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Write a story ending with : "... We said our goodbyes and went our separate ways"

 

The canteen was crowded with campers, all ravenous after the day's activities. To my relief, I spotted an empty place at one of the long tables. I walked there quickly and put my tray down. Just as I did so, I felt a bump against my hip. Then there was a clatter as a tray dropped on the table and curry splattered everywhere. "Yikes!" Someone yelled, followed by gales of laughter.

Curry was dripping all over my new camp shirt and my new jeans, and I could not find any humor in the situation. "Can't you look where you are going, you clumsy oaf! And what's so funny anyway?"' I shouted, glaring at the culprit, a lanky boy with wild hair.

"Sorry! Can't help laughing! You look so funny!" the boy sputtered, bent over with laughter.

I was too annoyed to answer and just stomped away to change my clothes.

The next morning, we were all assembled for roll call, when I saw the same boy come sprinting out of the quarters to join the lines, his unbuttoned shirt flying behind him. Before he could slide into place, he was spotted by the Camp Commandant. As a punishment for being late, he was made to do a hundred pushups. As we walked past him, on the way to breakfast, I let out a loud chortle. "Sorry. I can't help laughing. You look so funny," I said.

So the war of words began with the wild-haired boy, whose name, I found out, was Ben. A few days later, when I had trouble rappelling, it was Ben's turn to laugh at me and make rude jokes. Then, I had my revenge when Ben capsized his canoe. By now, however, I was beginning to regret this "war"; there was something mean-spirited about it.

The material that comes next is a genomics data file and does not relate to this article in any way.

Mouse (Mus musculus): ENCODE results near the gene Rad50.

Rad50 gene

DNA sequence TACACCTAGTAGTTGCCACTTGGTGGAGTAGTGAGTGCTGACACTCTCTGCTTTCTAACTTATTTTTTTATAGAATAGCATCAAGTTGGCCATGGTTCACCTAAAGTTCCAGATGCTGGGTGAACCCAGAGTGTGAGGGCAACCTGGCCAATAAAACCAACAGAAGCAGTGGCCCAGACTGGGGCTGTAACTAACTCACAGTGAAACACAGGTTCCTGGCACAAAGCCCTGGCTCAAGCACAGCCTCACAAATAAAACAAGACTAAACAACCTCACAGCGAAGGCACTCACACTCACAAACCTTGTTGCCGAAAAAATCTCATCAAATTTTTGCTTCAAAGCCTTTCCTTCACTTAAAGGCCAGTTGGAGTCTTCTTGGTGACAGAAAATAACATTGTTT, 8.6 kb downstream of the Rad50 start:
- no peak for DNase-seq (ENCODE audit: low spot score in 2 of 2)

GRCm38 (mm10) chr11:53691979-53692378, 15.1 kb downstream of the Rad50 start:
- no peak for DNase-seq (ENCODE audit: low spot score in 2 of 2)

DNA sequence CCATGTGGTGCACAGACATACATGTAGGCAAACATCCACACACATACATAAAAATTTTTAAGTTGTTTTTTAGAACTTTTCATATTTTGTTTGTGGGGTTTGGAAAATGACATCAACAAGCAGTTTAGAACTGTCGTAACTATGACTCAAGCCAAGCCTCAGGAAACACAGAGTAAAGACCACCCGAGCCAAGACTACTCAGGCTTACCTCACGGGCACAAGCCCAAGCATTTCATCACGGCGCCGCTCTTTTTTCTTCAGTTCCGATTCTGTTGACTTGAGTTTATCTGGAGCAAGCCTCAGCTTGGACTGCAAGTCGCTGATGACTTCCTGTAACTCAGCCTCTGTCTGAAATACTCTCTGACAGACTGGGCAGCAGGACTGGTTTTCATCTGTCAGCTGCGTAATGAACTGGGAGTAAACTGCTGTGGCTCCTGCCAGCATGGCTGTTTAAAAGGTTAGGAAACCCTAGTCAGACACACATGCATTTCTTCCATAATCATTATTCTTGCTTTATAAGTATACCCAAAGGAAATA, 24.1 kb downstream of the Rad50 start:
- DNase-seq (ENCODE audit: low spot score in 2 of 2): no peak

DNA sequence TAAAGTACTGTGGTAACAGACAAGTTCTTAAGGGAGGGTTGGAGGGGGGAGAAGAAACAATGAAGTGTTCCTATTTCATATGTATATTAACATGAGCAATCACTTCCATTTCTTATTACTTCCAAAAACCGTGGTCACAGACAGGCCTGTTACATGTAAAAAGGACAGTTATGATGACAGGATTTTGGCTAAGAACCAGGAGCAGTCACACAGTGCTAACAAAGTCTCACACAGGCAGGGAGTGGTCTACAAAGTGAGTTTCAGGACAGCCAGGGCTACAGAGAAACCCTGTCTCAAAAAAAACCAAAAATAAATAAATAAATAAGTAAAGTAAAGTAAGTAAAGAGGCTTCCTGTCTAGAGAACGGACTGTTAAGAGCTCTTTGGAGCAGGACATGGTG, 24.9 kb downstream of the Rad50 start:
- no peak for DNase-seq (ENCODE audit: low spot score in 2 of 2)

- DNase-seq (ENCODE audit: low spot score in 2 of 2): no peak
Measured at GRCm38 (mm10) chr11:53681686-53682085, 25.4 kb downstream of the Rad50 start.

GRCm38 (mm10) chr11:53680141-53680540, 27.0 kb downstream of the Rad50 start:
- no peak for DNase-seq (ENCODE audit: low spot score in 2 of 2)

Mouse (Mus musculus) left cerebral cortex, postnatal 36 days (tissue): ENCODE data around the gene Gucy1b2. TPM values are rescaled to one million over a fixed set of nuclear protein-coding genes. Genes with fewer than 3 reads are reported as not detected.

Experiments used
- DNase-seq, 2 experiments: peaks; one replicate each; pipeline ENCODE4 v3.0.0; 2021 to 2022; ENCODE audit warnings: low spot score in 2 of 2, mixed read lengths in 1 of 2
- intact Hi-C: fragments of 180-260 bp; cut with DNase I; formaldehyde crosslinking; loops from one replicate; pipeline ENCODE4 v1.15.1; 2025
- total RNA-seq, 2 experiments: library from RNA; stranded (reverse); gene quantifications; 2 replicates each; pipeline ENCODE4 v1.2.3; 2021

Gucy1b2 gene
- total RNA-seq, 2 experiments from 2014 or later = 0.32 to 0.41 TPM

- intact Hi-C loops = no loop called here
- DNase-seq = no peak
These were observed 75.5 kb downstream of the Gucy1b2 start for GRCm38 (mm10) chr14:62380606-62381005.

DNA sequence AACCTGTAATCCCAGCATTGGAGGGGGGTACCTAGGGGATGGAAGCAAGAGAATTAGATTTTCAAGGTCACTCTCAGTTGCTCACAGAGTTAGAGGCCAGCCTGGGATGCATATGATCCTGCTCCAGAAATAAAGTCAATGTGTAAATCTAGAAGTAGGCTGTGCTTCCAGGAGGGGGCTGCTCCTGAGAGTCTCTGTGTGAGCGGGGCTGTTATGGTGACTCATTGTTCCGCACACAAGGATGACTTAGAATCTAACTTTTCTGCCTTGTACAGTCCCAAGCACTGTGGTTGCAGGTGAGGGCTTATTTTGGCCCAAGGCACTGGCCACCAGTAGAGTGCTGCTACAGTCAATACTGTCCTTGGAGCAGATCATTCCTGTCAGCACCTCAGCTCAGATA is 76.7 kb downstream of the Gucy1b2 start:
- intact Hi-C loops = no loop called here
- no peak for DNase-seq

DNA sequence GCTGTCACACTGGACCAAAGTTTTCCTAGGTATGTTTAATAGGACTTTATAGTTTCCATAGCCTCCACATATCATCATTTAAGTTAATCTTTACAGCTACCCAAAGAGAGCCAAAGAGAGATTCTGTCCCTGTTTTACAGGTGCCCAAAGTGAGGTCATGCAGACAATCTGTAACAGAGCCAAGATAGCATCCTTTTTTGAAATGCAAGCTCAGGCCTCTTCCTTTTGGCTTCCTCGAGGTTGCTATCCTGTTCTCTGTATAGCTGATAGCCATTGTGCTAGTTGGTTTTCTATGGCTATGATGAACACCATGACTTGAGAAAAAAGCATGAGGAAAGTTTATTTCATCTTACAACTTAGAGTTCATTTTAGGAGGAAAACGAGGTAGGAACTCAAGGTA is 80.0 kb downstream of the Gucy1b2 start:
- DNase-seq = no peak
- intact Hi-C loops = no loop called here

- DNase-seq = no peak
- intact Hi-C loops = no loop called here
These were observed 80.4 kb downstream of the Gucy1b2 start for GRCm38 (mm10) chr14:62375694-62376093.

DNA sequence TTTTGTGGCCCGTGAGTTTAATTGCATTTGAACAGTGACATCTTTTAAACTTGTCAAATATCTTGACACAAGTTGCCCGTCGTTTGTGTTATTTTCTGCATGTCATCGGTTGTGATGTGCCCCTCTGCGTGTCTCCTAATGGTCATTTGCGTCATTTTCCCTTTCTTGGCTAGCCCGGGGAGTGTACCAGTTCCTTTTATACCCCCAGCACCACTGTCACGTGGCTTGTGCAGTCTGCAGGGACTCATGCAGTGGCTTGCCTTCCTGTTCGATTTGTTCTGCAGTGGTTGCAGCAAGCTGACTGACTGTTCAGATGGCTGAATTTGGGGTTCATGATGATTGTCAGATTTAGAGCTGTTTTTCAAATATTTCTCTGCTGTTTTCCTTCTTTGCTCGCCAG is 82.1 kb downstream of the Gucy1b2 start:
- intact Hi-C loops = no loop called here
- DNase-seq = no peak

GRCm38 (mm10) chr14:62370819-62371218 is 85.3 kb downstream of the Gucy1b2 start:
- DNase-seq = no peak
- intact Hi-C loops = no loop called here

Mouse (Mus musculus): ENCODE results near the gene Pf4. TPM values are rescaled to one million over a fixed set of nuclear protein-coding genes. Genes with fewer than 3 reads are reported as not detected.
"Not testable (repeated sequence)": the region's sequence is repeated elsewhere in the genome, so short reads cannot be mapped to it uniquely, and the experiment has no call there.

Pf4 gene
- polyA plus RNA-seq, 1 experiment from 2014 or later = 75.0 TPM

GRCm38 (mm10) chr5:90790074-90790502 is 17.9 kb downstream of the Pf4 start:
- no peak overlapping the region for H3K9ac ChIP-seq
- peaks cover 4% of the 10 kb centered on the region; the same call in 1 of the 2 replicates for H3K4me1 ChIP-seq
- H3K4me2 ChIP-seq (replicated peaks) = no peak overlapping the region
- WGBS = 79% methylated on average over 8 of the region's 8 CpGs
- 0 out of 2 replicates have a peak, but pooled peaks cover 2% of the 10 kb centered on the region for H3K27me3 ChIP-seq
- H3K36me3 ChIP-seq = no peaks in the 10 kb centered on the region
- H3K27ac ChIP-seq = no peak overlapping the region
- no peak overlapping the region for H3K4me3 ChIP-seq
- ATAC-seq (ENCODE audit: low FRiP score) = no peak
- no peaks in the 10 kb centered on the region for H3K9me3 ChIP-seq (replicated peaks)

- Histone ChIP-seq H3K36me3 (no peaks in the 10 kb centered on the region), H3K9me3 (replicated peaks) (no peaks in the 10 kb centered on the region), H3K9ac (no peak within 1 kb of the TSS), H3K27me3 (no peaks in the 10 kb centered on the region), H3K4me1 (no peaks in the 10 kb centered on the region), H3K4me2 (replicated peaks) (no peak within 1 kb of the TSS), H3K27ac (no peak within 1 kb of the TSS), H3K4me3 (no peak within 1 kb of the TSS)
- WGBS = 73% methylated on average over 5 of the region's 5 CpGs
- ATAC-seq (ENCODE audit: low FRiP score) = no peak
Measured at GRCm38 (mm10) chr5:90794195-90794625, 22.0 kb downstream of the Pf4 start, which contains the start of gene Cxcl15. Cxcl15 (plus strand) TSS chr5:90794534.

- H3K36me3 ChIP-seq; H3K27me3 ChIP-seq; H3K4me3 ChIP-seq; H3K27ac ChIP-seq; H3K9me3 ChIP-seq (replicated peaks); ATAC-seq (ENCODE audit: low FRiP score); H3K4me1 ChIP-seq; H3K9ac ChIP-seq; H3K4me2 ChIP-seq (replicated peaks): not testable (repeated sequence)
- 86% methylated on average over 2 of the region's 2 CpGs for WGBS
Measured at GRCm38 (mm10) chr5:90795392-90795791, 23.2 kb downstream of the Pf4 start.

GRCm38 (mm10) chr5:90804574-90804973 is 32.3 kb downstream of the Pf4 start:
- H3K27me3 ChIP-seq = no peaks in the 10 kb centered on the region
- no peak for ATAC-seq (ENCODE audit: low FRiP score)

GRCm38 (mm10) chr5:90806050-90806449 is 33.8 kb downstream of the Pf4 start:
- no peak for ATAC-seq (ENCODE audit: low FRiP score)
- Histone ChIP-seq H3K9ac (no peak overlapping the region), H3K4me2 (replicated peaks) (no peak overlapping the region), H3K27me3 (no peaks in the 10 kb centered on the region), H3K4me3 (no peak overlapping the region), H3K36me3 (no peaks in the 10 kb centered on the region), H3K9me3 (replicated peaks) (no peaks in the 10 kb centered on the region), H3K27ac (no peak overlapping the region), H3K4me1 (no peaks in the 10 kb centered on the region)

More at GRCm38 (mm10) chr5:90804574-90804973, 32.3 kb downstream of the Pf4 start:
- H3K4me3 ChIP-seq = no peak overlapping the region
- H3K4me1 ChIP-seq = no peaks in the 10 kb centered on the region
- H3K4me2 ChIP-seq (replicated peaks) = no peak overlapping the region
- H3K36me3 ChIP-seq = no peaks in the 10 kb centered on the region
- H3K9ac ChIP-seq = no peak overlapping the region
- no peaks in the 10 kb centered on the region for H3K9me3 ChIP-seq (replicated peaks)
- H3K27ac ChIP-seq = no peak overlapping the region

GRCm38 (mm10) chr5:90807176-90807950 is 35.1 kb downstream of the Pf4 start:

On the last day, we went for an extended mountain trek. On the way down, I hurt my ankle slightly. I was able to stumble on but got left further and further behind my patrol. After some time, they were out of sight. Though, I knew I would get back to the camp if I just kept on the track. I was getting anxious as evening fell. I tried to walk faster but my ankle was getting worse. Then, as I was negotiating a path that clung to the mountain side, I tripped. My unstable feet slid on the muddy ground, and, unable to stop myself, I slid right off the path and down the ravine.

Fortunately, my fall was stopped by a clump of bamboo. I saw that I was about ten meters below the track. There was no way I could climb up the slope, with my hurt ankle, which now seemed broken. I shouted for help, but in my heart, I knew it would be in vain, as I had been left far behind the group. All I could hope for was that they would send a search party for me. So, I could only wait.

It got dark and I became afraid. Then, I saw a faint light, and heard a voice calling out my name. I recognized the voice as Ben's.

"Ben! Help! I'm down here!" I shouted.

Soon, I saw Ben's wild-haired silhouette on the top of the ravine and the light of his torch shining down at me. "Hold on. I'll be there soon," he said. In a few minutes, Ben was rappelling down the slope. He examined my ankle and, after pronouncing it was not broken, bound it up, gently and expertly. As he was doing so, some others from the search party arrived. I was brought back to camp, not much the worse for my misadventure.

The next day was a flurry of activities so I was unable to speak to Ben until we were boarding the buses which would take us back to our respective homes. Ben came from a state up north whereas I was from Johor, in the south. "Thanks for finding me yesterday. I'm really sorry for my stupid behavior," I started to apologize.

"That's okay. I was stupid too. We missed the chance of being friends but, perhaps, we'll meet at another camp," Ben replied, grinning.

"I'd like that," I said. Then it was time for the buses to leave the camp site. So, we said our goodbyes and went our separate ways.

     
     
     
     
     
     
     
 
 

 

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High School English essays 1

 
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